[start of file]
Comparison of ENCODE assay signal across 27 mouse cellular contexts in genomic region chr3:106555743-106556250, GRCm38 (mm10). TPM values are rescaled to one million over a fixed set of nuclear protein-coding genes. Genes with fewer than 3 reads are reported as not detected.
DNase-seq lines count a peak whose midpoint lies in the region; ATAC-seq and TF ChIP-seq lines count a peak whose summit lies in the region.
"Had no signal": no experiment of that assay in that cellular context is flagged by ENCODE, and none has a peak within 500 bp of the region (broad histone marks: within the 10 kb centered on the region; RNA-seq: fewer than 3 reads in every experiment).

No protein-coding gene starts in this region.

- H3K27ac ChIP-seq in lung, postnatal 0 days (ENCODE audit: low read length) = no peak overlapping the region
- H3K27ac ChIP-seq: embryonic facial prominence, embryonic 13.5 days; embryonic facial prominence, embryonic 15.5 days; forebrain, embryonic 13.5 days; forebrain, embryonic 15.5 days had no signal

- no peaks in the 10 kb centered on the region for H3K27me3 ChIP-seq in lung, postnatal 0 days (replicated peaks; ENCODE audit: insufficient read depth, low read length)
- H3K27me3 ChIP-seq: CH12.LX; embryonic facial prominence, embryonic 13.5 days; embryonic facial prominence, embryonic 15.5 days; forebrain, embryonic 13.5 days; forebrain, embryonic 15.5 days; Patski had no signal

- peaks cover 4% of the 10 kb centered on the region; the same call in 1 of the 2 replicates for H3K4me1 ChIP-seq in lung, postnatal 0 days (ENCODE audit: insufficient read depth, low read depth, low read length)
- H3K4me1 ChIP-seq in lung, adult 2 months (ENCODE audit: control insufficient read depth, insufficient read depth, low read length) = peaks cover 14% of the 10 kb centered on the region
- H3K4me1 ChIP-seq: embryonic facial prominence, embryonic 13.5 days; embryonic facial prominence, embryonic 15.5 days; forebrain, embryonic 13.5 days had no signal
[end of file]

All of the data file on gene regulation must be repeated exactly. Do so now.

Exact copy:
Comparison of ENCODE assay signal across 27 mouse cellular contexts in genomic region chr3:106555743-106556250, GRCm38 (mm10). TPM values are rescaled to one million over a fixed set of nuclear protein-coding genes. Genes with fewer than 3 reads are reported as not detected.
DNase-seq lines count a peak whose midpoint lies in the region; ATAC-seq and TF ChIP-seq lines count a peak whose summit lies in the region.
"Had no signal": no experiment of that assay in that cellular context is flagged by ENCODE, and none has a peak within 500 bp of the region (broad histone marks: within the 10 kb centered on the region; RNA-seq: fewer than 3 reads in every experiment).

No protein-coding gene starts in this region.

- H3K27ac ChIP-seq in lung, postnatal 0 days (ENCODE audit: low read length) = no peak overlapping the region
- H3K27ac ChIP-seq: embryonic facial prominence, embryonic 13.5 days; embryonic facial prominence, embryonic 15.5 days; forebrain, embryonic 13.5 days; forebrain, embryonic 15.5 days had no signal

- no peaks in the 10 kb centered on the region for H3K27me3 ChIP-seq in lung, postnatal 0 days (replicated peaks; ENCODE audit: insufficient read depth, low read length)
- H3K27me3 ChIP-seq: CH12.LX; embryonic facial prominence, embryonic 13.5 days; embryonic facial prominence, embryonic 15.5 days; forebrain, embryonic 13.5 days; forebrain, embryonic 15.5 days; Patski had no signal

- peaks cover 4% of the 10 kb centered on the region; the same call in 1 of the 2 replicates for H3K4me1 ChIP-seq in lung, postnatal 0 days (ENCODE audit: insufficient read depth, low read depth, low read length)
- H3K4me1 ChIP-seq in lung, adult 2 months (ENCODE audit: control insufficient read depth, insufficient read depth, low read length) = peaks cover 14% of the 10 kb centered on the region
- H3K4me1 ChIP-seq: embryonic facial prominence, embryonic 13.5 days; embryonic facial prominence, embryonic 15.5 days; forebrain, embryonic 13.5 days had no signal